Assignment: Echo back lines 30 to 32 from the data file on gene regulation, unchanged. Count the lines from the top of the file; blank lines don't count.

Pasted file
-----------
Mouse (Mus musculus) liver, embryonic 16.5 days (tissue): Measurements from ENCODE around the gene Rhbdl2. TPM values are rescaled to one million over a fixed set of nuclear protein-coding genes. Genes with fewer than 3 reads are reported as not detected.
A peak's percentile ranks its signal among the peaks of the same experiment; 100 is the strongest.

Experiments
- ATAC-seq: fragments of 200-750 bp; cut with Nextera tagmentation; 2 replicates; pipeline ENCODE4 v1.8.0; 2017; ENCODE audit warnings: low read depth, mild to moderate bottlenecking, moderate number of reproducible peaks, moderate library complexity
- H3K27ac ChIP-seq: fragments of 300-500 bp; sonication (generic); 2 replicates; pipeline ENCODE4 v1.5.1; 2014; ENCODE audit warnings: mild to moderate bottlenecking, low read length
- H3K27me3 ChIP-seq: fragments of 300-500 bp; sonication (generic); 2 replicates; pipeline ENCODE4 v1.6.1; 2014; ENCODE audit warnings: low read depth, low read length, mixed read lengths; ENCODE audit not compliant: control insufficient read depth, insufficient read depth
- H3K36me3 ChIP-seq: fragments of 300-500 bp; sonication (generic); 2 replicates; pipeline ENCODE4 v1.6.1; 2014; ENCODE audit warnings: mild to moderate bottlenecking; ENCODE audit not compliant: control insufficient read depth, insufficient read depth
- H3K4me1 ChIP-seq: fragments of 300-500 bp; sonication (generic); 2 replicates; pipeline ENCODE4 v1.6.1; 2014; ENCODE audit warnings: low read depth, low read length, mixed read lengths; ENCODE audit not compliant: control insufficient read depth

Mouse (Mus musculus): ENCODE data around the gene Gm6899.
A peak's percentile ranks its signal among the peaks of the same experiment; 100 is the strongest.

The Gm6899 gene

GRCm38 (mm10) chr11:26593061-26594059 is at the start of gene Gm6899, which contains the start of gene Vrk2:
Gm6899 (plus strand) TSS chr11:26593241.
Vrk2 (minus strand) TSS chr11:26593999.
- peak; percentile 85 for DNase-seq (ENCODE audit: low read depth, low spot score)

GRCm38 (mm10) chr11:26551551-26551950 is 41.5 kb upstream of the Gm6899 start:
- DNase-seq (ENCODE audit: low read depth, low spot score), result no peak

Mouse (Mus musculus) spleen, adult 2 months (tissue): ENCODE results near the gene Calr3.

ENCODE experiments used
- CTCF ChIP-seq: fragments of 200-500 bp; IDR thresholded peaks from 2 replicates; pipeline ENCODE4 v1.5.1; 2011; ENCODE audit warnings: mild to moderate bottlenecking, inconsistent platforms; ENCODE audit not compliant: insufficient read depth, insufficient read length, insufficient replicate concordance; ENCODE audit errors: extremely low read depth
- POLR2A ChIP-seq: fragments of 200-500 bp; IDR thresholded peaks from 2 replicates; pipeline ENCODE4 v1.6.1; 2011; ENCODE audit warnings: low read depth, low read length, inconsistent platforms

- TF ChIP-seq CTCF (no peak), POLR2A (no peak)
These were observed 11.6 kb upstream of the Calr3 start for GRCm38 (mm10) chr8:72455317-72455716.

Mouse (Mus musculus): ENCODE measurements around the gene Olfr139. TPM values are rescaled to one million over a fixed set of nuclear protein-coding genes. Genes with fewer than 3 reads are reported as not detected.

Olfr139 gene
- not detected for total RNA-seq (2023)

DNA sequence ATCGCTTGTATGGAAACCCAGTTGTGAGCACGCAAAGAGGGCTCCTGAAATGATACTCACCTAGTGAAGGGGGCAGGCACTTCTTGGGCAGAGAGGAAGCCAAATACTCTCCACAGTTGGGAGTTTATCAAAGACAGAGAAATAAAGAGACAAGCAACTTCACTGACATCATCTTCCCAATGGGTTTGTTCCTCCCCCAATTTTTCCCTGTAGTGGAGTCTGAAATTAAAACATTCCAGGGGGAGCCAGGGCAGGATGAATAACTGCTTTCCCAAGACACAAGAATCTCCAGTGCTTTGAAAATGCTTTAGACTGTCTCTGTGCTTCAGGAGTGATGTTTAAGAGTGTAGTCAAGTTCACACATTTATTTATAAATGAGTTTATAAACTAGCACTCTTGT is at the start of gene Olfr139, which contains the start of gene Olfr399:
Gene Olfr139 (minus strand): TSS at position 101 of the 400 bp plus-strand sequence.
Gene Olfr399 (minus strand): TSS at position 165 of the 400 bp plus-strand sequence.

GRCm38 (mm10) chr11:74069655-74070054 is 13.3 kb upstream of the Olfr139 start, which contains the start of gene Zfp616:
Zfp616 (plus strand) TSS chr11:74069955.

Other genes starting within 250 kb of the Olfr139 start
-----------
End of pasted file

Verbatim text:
GRCm38 (mm10) chr11:74069655-74070054 is 13.3 kb upstream of the Olfr139 start, which contains the start of gene Zfp616:
Zfp616 (plus strand) TSS chr11:74069955.

Other genes starting within 250 kb of the Olfr139 start